When television’s biggest earners were revealed last year, the figures were, to put it mildly, jaw-dropping. Netflix reached into its deep pockets and paid David Letterman a staggering $12 million for just six episodes of My Next Guest Needs No Introduction; the main cast of CBS’ The Big Bang Theory were banking $900,000 per episode; and the stars of Game of Thrones took home a cool $500,000 per episode. Across the industry, salaries are skyrocketing, and that includes the paychecks being doled out to showrunners.
Now, even more top-notch, enviable salaries are coming to light this year courtesy of Variety. Here, a few of the standouts.
Drama (Per Episode Estimate)
- Javier Bardem—Untitled Amazon/Amblin TV Series: $1.2 million
- Reese Witherspoon—Untitled Apple Morning Show Drama: $1.1 million
- Jennifer Aniston—Untitled Apple Morning Show Drama: $1.1 million
- George Clooney—Hulu’s Catch-22: $1 million
- Norman Reedus—AMC’s The Walking Dead: $1 million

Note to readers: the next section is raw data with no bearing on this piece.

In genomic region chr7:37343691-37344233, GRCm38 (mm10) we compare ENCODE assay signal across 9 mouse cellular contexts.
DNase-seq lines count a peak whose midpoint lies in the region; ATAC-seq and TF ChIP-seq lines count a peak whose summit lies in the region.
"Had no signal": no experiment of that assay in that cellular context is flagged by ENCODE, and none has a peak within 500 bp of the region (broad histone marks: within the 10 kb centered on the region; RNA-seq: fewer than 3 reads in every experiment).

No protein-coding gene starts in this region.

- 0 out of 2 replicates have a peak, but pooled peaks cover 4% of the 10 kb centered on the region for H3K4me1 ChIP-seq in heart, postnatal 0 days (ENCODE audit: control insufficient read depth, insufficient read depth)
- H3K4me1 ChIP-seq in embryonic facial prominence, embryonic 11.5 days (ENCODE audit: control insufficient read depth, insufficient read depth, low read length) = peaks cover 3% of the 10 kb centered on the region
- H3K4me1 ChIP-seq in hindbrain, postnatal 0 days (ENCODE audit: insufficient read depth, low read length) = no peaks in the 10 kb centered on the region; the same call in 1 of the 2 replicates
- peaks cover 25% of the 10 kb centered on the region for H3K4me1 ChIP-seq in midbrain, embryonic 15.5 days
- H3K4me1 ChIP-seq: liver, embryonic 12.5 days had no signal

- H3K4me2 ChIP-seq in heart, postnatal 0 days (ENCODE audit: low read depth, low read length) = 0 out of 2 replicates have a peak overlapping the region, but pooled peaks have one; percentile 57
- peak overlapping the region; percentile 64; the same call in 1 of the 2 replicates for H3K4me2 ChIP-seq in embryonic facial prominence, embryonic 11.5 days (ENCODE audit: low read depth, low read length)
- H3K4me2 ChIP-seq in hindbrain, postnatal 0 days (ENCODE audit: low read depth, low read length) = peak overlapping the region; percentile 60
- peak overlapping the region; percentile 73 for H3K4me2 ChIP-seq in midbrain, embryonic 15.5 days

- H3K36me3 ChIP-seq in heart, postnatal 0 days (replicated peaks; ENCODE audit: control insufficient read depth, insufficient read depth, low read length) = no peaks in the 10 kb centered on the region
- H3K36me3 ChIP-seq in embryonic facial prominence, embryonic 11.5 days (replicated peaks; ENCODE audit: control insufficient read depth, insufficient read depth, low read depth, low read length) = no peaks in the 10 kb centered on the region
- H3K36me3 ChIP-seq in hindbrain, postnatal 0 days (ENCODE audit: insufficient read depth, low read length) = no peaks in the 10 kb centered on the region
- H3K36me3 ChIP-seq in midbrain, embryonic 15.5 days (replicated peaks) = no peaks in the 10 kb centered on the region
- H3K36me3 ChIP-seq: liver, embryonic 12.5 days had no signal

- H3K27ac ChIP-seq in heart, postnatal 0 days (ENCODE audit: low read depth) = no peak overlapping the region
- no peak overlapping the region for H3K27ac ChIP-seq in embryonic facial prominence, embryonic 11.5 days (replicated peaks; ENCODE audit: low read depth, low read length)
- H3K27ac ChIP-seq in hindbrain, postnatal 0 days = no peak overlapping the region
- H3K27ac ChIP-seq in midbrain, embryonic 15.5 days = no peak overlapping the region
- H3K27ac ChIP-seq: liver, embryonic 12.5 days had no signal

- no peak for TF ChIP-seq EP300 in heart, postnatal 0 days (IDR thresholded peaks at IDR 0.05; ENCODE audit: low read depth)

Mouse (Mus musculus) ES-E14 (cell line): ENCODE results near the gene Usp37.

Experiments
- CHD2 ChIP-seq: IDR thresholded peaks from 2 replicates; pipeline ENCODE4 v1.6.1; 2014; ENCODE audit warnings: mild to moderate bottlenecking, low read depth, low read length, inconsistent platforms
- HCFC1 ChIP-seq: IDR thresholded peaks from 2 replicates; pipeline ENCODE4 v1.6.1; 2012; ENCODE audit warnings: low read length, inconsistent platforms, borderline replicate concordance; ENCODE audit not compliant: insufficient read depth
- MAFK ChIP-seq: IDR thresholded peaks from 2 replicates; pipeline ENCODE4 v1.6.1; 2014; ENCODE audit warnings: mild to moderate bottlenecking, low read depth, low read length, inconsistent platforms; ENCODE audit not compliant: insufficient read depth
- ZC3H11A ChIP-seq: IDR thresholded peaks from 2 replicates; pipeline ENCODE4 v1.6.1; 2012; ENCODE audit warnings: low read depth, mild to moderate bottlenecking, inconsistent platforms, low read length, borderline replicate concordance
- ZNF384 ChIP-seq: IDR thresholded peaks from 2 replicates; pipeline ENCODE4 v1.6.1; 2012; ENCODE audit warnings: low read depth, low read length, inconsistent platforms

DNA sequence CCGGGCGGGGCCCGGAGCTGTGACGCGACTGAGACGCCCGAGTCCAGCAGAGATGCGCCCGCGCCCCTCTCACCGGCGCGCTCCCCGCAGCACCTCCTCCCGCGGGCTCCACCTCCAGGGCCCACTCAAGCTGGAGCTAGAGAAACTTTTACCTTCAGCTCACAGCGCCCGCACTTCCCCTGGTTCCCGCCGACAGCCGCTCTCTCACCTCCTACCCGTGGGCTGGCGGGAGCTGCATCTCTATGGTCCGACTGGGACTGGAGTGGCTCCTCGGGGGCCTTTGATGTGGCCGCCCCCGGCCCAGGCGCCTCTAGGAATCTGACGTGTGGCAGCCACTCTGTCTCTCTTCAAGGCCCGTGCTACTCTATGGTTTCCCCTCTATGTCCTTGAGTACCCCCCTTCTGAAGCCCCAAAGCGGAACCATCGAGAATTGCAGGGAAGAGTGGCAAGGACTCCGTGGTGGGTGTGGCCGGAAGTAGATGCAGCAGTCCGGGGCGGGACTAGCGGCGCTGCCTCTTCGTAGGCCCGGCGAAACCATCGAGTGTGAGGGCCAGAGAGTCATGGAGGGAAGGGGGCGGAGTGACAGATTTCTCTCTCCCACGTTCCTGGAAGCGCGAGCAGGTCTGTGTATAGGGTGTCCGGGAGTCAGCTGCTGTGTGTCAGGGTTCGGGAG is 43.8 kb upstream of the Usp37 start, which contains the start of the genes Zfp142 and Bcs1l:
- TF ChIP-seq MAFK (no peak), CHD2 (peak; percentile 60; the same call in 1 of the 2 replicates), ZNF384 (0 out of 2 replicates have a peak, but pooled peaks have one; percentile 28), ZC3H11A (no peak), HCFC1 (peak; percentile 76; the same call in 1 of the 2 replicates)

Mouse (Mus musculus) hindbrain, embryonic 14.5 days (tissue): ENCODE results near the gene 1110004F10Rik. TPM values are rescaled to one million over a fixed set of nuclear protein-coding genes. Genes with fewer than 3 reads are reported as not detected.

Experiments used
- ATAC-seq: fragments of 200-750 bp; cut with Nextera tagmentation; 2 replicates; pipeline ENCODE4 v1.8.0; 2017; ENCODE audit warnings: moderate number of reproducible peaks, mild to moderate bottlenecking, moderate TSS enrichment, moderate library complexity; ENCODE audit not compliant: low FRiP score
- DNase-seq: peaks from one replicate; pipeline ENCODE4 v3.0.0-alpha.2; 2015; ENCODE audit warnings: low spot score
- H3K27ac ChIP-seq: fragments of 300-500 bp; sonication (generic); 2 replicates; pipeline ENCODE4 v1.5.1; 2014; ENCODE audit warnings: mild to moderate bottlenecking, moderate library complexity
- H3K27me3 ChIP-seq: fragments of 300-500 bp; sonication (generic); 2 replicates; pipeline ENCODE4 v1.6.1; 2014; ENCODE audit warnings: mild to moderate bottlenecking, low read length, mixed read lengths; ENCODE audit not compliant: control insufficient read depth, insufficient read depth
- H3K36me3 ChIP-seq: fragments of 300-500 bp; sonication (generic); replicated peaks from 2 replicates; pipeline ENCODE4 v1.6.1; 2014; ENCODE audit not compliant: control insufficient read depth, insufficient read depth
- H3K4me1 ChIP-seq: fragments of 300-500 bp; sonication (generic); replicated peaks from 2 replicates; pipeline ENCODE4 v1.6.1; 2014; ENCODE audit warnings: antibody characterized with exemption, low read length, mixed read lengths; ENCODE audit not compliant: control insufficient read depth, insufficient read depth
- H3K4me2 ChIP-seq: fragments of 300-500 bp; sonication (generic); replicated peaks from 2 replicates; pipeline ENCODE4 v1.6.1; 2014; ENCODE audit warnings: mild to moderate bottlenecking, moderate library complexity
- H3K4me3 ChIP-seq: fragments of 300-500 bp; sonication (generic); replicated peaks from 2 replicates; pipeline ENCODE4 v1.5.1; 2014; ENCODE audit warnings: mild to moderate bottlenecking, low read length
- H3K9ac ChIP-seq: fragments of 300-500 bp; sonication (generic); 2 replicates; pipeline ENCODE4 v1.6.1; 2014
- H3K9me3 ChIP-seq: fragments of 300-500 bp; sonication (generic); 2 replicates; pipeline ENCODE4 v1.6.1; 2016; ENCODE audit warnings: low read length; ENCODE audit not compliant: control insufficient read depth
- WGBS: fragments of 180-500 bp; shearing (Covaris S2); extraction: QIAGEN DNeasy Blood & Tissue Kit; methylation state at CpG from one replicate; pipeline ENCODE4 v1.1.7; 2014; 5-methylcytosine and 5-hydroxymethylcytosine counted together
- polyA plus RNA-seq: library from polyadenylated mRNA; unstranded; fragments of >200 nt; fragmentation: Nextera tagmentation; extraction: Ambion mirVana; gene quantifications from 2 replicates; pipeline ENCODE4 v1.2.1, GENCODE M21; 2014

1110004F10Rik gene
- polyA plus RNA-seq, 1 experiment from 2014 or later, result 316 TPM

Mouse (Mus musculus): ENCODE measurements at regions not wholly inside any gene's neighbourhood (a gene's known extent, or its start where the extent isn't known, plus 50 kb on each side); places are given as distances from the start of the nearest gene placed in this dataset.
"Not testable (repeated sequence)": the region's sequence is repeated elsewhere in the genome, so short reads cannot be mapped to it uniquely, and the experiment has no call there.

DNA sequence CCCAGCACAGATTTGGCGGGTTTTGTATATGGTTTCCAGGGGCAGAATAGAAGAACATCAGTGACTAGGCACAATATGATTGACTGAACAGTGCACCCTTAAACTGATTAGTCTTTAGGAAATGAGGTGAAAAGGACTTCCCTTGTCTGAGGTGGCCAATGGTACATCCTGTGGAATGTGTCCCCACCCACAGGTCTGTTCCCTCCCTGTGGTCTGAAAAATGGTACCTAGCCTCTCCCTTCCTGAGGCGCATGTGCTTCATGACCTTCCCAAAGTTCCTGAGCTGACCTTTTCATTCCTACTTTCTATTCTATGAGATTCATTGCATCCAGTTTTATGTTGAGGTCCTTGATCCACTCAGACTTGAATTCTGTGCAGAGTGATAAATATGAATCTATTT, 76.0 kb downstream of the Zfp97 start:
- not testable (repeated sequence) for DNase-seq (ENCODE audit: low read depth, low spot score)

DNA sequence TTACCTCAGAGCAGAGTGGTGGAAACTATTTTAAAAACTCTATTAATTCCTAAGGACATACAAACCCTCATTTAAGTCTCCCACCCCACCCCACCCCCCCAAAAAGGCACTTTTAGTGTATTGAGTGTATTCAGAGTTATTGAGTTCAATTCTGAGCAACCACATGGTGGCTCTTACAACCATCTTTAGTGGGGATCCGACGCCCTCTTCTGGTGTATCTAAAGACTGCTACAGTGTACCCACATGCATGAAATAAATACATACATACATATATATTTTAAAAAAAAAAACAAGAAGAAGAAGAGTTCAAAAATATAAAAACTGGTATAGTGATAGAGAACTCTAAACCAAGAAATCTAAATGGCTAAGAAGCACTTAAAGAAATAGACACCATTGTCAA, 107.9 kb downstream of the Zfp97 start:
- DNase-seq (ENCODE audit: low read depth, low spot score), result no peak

- Elisabeth Moss—Hulu’s The Handmaid’s Tale: $1 million
- Julia Roberts—Amazon’s Homecoming: $600,000
Comedy (Per Episode Estimate)
- John Goodman—ABC’s The Conners: $375,000
- Laurie Metcalf—ABC’s The Conners: $375,000
- Sara Gilbert—ABC’s The Conners: $375,000
- Tim Allen—Fox’s Last Man Standing: $250,000
- Candice Bergen—CBS’s Murphy Brown: $250,000
- Patricia Heaton—Untitled CBS Series: $250,000
Unscripted (Per Episode Estimate)
- Kelly Clarkson—NBC’s The Voice: $560,000
- Kevin Hart—CBS’ TKO: $500,000
- Dwayne Johnson—NBC’s Titan Games: $450,000 (on top of his $650,000 salary for HBO’s Ballers)
- James Corden—CBS’ World’s Best: $350,000
- Drew Barrymore—CBS’ World’s Best: $350,000
So kids, the moral of this story is to forget about becoming a doctor or a lawyer. Instead, just bag yourself a successful sitcom.